I also got what felt like the opening to another season of new Twin Peaks. I wasn’t sure about Laura’s plastic-wrapped body disappearing from the shore, and the thought of undoing so much story felt risky. Bringing Laura home to her mother (and, presumably father?) could have been very powerful but I knew it was the final episode… I’d prefer to have seen that at the start of another series. I found myself resenting the cliff-hanger, as well as being unsettled by the deliberate difference in Cooper once he’d crossed over.

But, when I think about it honestly, that’s all just so Twin Peaks.

I know people will disagree with my thoughts on the show, but that’s all these are: my thoughts. Am I glad I watched it? Definitely. There were so many moments that made it all feel worthwhile, even if there were times when I wanted it to get there faster. Like other David Lynch projects, I found it properly disturbing and, like other Twin Peaks projects, I learned a lot but came away with many unanswered questions. But I’m glad I watched it. I’m glad we got to say farewell to Albert, the Log Lady, and Carl. And who knows… maybe in a few years, I’ll look back with my rose-tinted glasses and remember this latest series as being the best Twin Peaks of all.
  

Monday, 13 February 2017

The End. Again.

Today's a day of mixed emotions. I'm simultaneously relieved and nervous, excited and weary... because, late last night, I completed the first draft of another book. I've been working on this story (a historical thriller, set in Switzerland and America during the 40s and 50s) for almost a year now, and it's been a lot of fun to write... even if I didn't have the ending fully worked out until a few weeks ago!
So now I have a draft manuscript, littered with mistakes and notes about things I have to change. Normally, I'd take a few weeks off, then go back to it and start reworking the text. However, this time, I have a dilemma: there's another manuscript!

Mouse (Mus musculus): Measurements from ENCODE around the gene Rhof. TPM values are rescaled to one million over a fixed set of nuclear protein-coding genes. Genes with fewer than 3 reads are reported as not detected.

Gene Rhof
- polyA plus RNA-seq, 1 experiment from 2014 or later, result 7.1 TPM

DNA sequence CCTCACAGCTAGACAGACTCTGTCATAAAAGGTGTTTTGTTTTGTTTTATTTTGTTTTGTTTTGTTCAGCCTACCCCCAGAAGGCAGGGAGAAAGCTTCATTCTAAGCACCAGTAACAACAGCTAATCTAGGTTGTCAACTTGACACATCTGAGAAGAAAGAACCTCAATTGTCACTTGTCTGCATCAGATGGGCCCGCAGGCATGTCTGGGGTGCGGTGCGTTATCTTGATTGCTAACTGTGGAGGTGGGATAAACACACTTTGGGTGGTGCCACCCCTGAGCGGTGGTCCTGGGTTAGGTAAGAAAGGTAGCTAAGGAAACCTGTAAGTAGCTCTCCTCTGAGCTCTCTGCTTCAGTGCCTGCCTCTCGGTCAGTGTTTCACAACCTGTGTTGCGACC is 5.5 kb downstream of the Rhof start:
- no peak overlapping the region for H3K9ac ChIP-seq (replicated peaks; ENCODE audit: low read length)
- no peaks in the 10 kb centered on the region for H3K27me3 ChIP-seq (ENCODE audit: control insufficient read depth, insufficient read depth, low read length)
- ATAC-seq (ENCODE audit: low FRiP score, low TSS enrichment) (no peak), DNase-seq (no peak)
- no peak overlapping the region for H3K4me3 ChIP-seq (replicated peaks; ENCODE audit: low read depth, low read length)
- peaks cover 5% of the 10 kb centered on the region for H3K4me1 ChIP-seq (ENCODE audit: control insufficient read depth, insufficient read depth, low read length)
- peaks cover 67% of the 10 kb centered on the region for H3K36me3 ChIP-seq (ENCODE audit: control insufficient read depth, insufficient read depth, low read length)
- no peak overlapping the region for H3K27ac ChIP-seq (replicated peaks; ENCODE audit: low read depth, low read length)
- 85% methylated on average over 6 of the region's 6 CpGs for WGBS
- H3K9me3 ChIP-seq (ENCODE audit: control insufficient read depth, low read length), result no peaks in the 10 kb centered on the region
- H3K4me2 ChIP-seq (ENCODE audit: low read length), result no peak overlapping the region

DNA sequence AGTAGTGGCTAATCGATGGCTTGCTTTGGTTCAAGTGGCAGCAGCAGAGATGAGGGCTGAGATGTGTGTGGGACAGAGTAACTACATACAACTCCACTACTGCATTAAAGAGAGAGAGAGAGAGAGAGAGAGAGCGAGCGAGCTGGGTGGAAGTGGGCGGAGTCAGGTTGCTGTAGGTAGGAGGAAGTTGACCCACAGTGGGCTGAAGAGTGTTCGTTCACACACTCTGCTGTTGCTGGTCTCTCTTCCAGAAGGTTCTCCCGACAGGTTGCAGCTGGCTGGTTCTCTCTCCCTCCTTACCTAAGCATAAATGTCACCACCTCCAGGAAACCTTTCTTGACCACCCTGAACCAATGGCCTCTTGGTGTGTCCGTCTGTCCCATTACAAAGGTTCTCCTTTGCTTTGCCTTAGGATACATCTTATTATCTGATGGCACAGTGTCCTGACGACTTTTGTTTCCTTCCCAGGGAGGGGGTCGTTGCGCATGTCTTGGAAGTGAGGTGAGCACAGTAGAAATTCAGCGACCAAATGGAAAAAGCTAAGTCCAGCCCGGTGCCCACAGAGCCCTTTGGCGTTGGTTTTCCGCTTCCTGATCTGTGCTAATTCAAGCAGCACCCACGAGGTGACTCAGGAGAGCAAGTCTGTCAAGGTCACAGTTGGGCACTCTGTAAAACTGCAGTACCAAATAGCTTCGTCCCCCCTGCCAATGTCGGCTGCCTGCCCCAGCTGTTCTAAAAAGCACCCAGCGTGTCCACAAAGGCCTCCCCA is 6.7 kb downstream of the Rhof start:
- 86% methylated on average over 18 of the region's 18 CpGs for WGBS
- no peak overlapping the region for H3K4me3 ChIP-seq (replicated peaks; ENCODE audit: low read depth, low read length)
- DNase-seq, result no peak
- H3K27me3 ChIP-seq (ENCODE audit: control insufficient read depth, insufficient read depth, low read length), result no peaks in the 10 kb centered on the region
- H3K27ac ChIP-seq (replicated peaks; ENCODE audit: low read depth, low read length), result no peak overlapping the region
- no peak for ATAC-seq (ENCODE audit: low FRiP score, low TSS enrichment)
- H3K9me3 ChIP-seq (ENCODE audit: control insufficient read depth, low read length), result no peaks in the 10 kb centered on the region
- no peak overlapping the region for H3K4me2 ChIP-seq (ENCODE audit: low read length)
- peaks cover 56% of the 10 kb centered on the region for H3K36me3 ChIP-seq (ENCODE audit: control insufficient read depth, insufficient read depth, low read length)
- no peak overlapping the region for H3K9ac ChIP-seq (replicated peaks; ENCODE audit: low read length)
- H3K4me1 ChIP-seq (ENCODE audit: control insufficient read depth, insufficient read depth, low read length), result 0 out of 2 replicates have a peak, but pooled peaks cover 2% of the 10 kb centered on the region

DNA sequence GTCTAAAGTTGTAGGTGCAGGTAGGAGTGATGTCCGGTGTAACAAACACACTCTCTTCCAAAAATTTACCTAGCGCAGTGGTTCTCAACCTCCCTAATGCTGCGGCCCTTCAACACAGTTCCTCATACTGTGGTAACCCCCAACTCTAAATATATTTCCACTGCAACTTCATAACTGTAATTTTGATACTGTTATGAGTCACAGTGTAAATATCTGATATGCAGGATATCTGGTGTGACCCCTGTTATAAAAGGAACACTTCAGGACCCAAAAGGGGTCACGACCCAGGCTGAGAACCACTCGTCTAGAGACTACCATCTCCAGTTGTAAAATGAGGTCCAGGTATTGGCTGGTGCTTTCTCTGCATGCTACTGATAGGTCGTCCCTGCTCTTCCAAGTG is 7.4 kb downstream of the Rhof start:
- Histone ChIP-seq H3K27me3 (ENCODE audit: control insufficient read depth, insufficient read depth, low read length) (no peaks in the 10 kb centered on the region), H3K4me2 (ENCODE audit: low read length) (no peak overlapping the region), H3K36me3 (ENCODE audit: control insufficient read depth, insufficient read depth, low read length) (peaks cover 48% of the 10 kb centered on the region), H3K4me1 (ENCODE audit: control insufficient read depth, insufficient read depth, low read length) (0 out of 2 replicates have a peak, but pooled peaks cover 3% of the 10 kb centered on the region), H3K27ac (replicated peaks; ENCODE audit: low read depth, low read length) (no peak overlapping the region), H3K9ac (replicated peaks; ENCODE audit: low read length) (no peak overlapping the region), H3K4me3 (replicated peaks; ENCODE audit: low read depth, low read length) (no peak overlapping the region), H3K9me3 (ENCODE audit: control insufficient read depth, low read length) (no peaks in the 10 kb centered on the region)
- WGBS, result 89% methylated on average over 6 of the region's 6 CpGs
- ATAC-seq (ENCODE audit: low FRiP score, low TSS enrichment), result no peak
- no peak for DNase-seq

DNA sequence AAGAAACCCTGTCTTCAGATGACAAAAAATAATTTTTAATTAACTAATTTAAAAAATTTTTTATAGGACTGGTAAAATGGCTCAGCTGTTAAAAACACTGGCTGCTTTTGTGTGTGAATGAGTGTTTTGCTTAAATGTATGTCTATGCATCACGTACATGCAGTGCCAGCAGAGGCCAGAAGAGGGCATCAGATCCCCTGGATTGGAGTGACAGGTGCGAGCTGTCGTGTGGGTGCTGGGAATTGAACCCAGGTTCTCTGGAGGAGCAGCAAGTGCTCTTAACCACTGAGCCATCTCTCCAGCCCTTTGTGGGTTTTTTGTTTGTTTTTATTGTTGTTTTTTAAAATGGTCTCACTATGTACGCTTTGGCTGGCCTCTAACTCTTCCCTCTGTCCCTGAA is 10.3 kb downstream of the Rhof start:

Some of you may know that I completed the first draft of a psychological thriller last year, a contemporary story set in London. As I said at the time, I found that book particularly difficult to write and, rather than continuing straight on into a cycle of edits and redrafts, I decided to take a break from it, and write something else. The idea was to give myself some distance, some perspective, so that I could return to it with fresh eyes...
So, now I'm faced with an unusual choice. Which book do I work on? Both stories are important to me, but I'm really not sure which one I should take forward first...
That was the thought that started nagging at me when I woke this morning. And then it occurred to me that maybe this isn't the moment to choose. Maybe I'll take a week or two away from both of them, and immerse myself in some different stories for a while. My pile of books-to-be-read is getting out of control and, after all those late nights and uncertain endings, I think I've earned some quality reading time!

Monday, 21 November 2016

Feedback

It's like that moment in a suspense film. You know, the bit where the tone of the music subtly shifts to a minor key. The main character may still be oblivious to it, but we know that something's about to happen.
Anyway, that's the feeling - a first flicker of excitement or a dawning sense of dread, and no way to know which it's going to be. Yes, it's time to get some feedback on the book I'm writing.
This one's quite a departure for me - historical thriller, rather than contemporary crime - but still a very personal story with plenty of murder and intrigue. I should point out that it's not actually finished - not yet - but most of the story is now in place, and I want to understand how readers will relate to the characters and the structure of the narrative. Unfortunately, the only way to achieve this is to let people read it.
It may seem strange to spend months and months writing something, and then be reluctant for others to read it, but this always seems to be the way with new stories. It's like sending a tiny loved-one off to their first day of school, and hoping that they will make friends and do well for themselves.
Hence that strange mix of feelings - excitement and dread - and an agonising wait for feedback. Fingers crossed!